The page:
“CIMA plays a key role in guiding the LA on relevant laws and regulations but it is important to recognise that these are ultimately the responsibility of the LA and not CIMA,” Byles stated. “Instead CIMA is tasked with being the main administrative body for the laws and regulations relating to the financial services industry, while CIMA has far more autonomy to develop the various policies and guidelines”

He also explained the working relationship between key local bodies including the Cayman Islands Stock Exchange, CIMA, the Financial Reporting Unit and the Anti Money Laundering Guidance Notes Committee and noted that the Attorney General’s role remained central to may of the processes and the overall local regulatory framework.
“When you look at the structure of responsibilities and consider the various approvals required, it is clear that when it comes to the local framework governing the financial services sector the AG’s role is key” said Byles.

Ross Delston, former US Federal Regulator and Co-Chair of the American Bar Association’s International Anti-Money Laundering Committee gave an interesting onshore perspective on the subject.

Delston said that every time an act of terrorism takes place there is a surge of interest by regulators on a jurisdiction’s anti-money laundering legislation as regulators believe that catching terrorists is easier when they focus on the financial side rather than the actual act of terrorism itself.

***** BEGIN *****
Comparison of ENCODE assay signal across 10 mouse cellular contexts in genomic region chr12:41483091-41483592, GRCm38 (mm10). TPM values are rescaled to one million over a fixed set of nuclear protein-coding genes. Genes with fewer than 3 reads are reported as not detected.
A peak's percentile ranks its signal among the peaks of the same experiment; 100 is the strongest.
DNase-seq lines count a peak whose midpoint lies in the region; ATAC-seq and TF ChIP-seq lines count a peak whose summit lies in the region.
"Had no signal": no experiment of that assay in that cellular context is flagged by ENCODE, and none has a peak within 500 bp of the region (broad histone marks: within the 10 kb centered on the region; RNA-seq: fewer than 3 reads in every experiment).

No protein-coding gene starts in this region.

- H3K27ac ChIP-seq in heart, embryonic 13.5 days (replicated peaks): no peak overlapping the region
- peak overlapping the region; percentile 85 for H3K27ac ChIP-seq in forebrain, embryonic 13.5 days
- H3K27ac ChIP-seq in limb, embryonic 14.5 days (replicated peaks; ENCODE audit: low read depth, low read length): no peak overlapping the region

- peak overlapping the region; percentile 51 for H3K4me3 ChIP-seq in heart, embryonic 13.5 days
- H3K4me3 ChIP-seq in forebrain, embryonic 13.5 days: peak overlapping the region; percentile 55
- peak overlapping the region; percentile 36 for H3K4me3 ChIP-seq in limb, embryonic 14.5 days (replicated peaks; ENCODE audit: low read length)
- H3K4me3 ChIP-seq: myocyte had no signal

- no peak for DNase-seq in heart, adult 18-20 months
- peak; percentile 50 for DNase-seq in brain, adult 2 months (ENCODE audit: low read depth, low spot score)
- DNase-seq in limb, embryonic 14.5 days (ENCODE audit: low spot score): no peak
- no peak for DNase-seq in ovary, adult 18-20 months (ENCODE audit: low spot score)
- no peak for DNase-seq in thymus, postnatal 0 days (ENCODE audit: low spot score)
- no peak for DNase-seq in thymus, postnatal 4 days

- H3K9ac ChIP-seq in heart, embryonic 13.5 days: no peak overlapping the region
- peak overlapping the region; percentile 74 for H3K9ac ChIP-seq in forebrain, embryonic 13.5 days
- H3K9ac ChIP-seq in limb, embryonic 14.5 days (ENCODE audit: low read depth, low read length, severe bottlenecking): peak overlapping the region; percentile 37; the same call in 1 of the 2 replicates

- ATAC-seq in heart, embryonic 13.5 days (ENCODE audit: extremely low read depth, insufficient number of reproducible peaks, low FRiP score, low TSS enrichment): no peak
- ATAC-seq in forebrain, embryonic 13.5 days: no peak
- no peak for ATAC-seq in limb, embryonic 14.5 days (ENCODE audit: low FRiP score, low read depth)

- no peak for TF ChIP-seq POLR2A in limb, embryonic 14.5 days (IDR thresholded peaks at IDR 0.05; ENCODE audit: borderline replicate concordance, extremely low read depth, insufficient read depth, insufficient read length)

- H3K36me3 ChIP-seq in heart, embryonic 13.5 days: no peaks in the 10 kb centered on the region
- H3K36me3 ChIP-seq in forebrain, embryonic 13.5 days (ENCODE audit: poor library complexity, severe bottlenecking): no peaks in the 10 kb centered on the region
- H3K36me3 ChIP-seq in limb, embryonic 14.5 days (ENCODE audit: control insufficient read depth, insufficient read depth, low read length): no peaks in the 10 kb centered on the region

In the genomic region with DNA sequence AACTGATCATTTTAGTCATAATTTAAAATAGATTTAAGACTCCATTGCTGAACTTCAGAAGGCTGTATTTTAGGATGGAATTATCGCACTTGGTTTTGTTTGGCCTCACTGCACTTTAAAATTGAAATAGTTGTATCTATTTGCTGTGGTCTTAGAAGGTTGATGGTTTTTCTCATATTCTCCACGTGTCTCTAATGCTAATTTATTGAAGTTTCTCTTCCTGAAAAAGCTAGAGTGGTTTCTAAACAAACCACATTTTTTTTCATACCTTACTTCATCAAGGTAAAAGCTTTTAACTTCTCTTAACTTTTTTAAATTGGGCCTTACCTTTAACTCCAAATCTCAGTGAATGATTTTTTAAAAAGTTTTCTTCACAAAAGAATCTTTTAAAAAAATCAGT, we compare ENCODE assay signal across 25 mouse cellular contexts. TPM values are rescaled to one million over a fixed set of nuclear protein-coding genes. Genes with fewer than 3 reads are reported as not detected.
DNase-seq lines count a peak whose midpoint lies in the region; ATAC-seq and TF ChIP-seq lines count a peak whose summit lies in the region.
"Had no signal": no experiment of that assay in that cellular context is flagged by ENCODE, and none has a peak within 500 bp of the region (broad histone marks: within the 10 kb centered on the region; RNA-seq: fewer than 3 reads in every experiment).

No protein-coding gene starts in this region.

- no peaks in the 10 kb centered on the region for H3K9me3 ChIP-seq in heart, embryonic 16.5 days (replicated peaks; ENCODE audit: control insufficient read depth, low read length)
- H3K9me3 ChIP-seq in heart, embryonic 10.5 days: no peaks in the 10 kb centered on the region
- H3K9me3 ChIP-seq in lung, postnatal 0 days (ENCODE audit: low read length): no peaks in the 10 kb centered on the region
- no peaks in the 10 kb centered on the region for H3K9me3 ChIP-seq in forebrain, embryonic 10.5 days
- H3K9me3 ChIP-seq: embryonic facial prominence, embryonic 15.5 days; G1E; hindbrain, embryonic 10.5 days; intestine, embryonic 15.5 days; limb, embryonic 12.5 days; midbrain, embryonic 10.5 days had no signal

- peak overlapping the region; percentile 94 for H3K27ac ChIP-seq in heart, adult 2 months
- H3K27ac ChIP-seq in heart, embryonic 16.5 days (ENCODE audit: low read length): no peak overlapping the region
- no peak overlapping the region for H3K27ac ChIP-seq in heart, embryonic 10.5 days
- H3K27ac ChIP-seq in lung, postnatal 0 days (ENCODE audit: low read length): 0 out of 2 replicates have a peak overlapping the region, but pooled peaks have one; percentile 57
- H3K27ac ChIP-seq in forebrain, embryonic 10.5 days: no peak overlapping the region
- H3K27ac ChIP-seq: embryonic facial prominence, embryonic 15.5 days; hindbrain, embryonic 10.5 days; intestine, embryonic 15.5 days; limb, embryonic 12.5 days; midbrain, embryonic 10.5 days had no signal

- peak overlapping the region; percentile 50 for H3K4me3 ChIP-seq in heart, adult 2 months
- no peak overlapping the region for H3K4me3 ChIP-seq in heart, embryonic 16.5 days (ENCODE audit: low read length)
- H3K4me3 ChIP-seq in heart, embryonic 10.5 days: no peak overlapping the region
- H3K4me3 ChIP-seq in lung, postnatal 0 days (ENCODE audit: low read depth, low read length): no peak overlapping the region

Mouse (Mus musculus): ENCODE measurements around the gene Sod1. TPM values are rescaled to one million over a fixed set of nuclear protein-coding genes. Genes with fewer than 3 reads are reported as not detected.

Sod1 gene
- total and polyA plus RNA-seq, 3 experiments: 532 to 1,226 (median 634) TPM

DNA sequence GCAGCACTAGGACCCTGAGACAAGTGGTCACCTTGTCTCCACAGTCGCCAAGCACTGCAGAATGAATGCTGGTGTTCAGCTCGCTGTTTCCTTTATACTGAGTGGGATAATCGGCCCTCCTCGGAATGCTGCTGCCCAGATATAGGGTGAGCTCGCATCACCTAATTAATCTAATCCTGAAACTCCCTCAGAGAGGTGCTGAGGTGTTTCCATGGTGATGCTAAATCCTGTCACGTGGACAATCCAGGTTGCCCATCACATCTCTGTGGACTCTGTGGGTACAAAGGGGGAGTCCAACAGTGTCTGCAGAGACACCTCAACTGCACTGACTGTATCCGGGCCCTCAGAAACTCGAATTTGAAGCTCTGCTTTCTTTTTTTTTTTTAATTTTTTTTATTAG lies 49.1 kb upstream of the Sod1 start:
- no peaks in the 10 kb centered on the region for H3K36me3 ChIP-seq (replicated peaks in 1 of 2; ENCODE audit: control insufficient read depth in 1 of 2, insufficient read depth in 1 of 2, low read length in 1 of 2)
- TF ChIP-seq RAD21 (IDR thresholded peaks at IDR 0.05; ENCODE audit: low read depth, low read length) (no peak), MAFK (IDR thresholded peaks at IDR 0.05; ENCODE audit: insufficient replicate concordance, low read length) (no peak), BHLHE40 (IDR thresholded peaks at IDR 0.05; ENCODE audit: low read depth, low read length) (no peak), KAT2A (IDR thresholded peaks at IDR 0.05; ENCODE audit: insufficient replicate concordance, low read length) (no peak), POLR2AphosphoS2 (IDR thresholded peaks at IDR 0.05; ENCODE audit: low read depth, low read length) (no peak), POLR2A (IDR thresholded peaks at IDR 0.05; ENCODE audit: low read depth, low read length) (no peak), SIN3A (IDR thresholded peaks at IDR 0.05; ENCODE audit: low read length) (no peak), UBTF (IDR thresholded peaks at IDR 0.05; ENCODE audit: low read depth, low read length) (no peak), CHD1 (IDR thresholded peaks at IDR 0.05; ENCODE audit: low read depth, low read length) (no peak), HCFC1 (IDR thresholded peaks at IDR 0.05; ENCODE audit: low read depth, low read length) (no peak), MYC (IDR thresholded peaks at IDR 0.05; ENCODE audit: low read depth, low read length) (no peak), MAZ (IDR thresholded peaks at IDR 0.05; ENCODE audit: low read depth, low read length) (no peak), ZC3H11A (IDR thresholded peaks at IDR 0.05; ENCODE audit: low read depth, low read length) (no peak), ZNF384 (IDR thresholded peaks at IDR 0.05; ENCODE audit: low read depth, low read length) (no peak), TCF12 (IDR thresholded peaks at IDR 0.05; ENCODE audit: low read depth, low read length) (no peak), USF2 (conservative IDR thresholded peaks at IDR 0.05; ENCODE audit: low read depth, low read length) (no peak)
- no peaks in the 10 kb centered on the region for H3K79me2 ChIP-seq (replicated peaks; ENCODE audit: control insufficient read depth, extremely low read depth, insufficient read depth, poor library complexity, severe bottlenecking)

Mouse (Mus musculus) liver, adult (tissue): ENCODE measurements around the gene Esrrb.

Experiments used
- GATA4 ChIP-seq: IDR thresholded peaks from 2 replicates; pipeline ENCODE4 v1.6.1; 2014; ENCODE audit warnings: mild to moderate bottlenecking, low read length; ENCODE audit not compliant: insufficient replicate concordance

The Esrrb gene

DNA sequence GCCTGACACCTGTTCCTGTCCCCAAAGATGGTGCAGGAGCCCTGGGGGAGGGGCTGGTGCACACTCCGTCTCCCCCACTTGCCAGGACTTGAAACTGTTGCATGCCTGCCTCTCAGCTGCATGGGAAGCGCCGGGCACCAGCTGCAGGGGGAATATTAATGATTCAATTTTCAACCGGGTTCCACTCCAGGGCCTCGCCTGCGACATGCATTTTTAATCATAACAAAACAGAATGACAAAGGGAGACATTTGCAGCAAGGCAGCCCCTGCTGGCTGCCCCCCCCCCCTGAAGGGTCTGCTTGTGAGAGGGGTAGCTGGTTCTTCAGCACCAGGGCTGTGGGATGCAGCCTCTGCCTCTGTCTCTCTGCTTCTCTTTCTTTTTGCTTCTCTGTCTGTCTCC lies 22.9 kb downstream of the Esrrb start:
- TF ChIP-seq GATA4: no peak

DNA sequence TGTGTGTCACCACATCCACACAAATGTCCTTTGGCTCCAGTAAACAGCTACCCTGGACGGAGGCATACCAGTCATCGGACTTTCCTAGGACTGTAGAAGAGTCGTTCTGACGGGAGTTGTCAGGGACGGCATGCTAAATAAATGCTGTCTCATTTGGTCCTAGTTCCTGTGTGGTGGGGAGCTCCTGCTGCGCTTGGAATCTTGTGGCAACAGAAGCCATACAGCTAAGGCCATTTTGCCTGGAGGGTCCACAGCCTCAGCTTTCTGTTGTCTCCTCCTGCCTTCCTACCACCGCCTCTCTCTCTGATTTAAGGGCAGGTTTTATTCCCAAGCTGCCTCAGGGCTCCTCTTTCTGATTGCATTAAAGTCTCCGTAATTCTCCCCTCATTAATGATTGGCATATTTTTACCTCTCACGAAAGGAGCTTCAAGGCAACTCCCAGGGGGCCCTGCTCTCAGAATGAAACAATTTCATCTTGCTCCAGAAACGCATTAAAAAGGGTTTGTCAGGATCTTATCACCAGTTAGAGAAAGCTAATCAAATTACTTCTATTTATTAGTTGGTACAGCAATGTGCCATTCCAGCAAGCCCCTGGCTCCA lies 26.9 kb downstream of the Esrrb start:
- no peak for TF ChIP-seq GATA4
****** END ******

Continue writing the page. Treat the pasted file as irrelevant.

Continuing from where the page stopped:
“The focus by regulators goes in cycles: at the moment the focus is not that high because of a shift in focus to the turmoil in the markets,” Delston said. “Yet the perception by the US at least is that offshore jurisdictions are high risk, no matter how well the jurisdiction does with its AML regulations,” he added.

Delston questioned whether the US itself was an at risk country as a target for money laundering and said that fraudsters preferred the US dollar as their currency of choice when laundering their money.

He also confirmed that a US regulator would scope out the Compliance Officer or Money Laundering reporting Officer of an organisation when making examinations because these individuals were “the window to the compliance culture of an organisation.”

Byles said that it was a good idea for an organisation to have a designated relationship manager, such as the compliance officer, who has the task of liaising with the regulator on an ongoing basis.

Former CIMA chairman Tim Ridley joined in the discussion here saying that there was an assumption by some that foreign regulators that they could simply arrive in Cayman and conduct audits of financial services firms at will, but that was simply not the case.

He furthered, “First stop is Immigration! Any inquiries by overseas regulators have to be handled with the parameters of international and domestic law. Regulators from overseas will be disappointed if they think they can get around these laws.”

Next month we hear from the former Chairman of CIMA, Tim Ridley on the subject of how to work with your regulator.



l-r Ross Delston, Paul Byles and Tim Ridley